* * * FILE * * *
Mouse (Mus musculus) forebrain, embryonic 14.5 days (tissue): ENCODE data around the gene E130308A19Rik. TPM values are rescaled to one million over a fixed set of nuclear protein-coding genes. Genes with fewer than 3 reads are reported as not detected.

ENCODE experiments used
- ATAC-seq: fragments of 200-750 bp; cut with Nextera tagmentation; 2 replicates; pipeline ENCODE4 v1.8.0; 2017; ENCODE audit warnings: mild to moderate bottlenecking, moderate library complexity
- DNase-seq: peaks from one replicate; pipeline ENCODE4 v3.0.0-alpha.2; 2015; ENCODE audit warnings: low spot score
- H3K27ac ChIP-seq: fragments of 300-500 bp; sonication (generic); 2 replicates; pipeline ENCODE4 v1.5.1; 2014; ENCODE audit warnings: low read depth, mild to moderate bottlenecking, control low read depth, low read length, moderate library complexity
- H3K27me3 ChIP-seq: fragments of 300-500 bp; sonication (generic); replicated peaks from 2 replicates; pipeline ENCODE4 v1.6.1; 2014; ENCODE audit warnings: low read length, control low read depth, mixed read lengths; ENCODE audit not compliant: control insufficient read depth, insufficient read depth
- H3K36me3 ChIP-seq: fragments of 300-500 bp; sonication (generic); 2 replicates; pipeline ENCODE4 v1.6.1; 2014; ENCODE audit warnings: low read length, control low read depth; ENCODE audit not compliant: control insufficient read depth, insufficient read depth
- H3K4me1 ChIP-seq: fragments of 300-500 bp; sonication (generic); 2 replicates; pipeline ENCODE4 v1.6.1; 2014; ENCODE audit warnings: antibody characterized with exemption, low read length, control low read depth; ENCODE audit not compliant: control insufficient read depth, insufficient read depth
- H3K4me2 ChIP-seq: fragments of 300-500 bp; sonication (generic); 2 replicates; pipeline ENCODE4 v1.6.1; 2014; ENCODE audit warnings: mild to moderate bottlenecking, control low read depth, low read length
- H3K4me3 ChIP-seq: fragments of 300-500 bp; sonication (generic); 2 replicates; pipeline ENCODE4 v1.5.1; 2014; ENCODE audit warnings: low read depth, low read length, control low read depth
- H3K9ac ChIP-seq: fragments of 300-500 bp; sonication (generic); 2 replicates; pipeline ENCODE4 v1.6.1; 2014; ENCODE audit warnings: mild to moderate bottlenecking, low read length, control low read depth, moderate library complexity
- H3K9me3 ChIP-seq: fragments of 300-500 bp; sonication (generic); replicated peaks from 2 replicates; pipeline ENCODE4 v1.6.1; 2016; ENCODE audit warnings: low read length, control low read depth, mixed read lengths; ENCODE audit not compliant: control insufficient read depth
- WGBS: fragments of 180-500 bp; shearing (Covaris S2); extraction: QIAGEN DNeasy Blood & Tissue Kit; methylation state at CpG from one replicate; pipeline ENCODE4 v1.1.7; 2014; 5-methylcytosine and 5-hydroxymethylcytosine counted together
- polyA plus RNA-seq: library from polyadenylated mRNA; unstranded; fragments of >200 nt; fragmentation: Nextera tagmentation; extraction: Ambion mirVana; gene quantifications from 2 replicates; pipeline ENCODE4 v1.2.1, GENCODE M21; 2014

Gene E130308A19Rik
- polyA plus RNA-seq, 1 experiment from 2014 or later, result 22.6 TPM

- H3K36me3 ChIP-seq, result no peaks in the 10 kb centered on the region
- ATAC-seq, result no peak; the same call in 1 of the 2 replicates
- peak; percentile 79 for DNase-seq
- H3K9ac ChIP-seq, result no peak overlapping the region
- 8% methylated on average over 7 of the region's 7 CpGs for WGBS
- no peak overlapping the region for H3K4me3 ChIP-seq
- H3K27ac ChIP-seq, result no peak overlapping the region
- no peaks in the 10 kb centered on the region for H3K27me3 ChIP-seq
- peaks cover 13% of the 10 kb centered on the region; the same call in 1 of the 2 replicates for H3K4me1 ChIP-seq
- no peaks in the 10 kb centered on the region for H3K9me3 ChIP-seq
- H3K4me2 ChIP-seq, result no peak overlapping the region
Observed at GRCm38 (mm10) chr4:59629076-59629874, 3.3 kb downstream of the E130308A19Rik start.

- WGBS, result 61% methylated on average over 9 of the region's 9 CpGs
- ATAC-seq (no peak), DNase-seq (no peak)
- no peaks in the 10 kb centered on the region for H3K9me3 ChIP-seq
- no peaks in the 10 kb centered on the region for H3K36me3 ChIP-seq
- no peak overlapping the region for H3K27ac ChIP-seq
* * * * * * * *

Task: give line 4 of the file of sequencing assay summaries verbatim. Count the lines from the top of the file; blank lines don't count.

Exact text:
- DNase-seq: peaks from one replicate; pipeline ENCODE4 v3.0.0-alpha.2; 2015; ENCODE audit warnings: low spot score